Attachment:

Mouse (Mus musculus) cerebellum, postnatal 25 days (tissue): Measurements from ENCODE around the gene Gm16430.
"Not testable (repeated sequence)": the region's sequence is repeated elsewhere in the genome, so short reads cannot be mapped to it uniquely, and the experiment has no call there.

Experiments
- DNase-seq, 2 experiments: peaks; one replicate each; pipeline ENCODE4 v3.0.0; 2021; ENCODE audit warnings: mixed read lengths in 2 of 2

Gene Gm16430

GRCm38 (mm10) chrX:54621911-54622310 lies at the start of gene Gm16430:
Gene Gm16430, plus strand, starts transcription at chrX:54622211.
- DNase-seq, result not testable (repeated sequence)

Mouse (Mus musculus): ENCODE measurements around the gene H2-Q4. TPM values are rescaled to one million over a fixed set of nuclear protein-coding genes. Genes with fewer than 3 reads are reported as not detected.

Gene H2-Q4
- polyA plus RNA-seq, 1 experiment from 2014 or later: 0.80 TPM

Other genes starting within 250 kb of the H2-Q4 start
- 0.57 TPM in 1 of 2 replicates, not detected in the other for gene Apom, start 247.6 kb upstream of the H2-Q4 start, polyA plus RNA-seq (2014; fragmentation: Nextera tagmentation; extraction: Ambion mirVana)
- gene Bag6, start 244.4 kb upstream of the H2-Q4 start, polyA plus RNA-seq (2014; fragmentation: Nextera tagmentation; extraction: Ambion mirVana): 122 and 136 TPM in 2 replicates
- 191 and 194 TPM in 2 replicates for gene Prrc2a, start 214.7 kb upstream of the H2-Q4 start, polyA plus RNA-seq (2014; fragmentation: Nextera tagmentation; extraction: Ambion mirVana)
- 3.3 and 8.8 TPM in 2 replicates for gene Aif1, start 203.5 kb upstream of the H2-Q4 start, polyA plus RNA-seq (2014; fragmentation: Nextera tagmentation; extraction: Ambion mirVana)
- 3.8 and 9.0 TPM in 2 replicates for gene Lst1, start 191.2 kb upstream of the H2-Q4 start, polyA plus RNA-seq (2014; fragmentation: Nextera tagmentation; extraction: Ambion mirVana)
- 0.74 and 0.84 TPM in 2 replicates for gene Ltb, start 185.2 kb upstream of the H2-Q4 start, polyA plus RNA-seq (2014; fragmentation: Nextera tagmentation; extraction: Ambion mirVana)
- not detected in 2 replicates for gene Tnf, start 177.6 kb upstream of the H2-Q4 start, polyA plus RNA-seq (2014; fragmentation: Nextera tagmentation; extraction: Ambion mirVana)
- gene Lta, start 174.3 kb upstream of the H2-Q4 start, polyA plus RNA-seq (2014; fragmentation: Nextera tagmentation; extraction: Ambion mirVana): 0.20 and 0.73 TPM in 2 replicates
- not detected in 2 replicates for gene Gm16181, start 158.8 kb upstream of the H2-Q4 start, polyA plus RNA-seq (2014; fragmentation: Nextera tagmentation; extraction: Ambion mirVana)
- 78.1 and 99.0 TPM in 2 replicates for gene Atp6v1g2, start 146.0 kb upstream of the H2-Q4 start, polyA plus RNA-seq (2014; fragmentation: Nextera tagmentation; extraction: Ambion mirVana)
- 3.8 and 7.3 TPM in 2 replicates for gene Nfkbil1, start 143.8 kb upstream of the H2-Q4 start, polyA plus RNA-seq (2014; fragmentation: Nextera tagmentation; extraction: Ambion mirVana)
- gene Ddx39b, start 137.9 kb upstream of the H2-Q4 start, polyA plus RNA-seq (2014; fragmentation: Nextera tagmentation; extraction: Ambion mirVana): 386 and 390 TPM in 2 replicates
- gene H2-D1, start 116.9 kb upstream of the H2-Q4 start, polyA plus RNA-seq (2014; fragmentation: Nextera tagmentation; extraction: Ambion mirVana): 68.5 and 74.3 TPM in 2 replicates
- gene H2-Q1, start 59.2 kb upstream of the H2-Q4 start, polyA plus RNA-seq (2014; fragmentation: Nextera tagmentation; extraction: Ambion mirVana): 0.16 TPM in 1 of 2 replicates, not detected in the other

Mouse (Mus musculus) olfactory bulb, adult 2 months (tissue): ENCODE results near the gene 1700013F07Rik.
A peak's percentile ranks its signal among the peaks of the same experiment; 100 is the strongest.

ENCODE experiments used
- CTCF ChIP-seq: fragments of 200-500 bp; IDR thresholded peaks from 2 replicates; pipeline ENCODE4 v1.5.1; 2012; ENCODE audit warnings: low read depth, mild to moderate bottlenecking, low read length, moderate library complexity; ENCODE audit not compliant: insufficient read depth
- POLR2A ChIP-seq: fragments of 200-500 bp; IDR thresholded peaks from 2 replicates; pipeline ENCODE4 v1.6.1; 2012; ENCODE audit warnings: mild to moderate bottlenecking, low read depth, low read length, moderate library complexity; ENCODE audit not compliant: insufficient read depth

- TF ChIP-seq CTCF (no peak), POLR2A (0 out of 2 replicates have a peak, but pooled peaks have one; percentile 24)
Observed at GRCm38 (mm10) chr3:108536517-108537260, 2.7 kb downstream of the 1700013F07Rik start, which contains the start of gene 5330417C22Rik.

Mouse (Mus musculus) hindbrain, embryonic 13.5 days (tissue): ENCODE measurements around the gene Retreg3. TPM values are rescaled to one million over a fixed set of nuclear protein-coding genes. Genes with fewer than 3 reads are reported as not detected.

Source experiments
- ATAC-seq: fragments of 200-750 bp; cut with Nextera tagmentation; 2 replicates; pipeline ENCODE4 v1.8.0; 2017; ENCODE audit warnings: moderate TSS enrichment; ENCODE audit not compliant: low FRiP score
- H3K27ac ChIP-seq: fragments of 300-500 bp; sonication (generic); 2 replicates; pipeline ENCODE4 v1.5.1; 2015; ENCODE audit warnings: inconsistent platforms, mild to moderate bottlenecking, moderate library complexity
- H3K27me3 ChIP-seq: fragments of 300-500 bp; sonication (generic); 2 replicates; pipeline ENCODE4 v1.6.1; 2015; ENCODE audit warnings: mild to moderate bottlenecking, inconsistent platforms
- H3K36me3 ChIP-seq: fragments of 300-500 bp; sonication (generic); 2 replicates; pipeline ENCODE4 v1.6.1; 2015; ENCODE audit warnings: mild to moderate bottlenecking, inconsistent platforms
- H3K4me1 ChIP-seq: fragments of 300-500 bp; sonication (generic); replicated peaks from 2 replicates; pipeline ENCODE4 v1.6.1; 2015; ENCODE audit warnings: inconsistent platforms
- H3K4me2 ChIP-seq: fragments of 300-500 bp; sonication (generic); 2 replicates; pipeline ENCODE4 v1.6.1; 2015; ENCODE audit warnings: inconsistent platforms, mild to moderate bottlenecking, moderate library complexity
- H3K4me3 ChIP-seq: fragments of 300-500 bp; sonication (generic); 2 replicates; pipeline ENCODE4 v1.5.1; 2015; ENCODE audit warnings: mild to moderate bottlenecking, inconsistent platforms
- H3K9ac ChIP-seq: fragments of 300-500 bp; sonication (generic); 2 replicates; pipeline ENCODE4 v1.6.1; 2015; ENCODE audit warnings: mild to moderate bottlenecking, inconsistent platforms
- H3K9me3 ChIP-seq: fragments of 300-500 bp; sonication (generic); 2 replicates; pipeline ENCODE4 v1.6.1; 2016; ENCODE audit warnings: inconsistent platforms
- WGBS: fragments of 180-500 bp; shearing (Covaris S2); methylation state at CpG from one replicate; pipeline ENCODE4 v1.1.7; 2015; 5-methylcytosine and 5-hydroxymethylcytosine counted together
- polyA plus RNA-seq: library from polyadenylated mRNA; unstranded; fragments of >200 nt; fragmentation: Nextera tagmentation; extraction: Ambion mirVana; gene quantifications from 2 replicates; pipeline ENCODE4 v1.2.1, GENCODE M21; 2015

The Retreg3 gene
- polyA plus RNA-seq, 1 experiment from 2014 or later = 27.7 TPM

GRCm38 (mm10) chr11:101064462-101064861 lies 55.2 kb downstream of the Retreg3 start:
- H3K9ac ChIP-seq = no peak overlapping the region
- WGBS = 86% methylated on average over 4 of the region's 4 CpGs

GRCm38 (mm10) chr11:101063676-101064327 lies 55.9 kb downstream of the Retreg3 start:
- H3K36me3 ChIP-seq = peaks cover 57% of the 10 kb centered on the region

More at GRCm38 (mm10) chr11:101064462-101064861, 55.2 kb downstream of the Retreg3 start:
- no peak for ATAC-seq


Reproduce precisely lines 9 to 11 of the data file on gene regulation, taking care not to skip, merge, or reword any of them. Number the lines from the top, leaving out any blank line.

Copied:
Mouse (Mus musculus): ENCODE measurements around the gene H2-Q4. TPM values are rescaled to one million over a fixed set of nuclear protein-coding genes. Genes with fewer than 3 reads are reported as not detected.

Gene H2-Q4
- polyA plus RNA-seq, 1 experiment from 2014 or later: 0.80 TPM